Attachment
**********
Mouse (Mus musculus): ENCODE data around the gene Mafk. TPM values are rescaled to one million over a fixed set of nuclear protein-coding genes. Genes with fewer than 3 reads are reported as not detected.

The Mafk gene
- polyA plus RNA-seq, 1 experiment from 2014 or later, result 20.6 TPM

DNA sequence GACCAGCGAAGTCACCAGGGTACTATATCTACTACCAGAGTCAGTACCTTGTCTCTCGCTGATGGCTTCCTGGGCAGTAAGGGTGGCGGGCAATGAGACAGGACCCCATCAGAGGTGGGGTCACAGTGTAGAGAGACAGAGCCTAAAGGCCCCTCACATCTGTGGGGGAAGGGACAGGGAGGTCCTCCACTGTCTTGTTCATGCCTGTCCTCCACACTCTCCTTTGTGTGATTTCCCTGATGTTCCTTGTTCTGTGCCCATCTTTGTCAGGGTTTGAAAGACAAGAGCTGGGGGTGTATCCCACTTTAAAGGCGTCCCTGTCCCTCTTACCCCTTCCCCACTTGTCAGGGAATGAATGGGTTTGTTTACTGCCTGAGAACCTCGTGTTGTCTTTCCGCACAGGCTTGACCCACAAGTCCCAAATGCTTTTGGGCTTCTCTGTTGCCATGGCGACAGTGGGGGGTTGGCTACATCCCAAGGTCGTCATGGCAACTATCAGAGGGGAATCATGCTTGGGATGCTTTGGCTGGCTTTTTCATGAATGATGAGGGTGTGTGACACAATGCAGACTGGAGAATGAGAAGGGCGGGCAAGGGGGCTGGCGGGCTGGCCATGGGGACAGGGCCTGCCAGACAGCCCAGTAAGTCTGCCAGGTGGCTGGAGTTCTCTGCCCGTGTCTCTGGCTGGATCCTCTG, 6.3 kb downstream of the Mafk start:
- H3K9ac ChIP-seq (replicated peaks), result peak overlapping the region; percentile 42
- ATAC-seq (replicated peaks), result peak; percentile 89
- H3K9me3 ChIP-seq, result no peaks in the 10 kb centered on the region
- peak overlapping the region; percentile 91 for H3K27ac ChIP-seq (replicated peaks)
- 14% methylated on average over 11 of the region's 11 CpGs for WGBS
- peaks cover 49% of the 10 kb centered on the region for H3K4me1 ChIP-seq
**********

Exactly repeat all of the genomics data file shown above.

Mouse (Mus musculus): ENCODE data around the gene Mafk. TPM values are rescaled to one million over a fixed set of nuclear protein-coding genes. Genes with fewer than 3 reads are reported as not detected.

The Mafk gene
- polyA plus RNA-seq, 1 experiment from 2014 or later, result 20.6 TPM

DNA sequence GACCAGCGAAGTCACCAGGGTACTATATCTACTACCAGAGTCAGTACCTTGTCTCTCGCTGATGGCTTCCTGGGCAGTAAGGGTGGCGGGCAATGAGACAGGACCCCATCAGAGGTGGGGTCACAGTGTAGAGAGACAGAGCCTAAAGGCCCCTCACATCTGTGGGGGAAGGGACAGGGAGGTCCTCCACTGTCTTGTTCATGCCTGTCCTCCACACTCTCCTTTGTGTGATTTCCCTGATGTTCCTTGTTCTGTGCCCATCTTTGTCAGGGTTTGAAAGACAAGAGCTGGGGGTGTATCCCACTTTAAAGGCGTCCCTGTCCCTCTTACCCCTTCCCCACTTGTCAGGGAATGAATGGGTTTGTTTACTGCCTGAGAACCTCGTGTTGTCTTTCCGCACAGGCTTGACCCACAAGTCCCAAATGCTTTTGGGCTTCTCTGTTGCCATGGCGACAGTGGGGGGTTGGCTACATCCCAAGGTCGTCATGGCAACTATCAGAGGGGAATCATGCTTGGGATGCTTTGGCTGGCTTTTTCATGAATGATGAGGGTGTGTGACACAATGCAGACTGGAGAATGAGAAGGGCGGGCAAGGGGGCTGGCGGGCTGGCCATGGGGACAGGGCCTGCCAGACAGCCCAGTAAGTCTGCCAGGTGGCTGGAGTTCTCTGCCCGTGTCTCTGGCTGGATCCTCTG, 6.3 kb downstream of the Mafk start:
- H3K9ac ChIP-seq (replicated peaks), result peak overlapping the region; percentile 42
- ATAC-seq (replicated peaks), result peak; percentile 89
- H3K9me3 ChIP-seq, result no peaks in the 10 kb centered on the region
- peak overlapping the region; percentile 91 for H3K27ac ChIP-seq (replicated peaks)
- 14% methylated on average over 11 of the region's 11 CpGs for WGBS
- peaks cover 49% of the 10 kb centered on the region for H3K4me1 ChIP-seq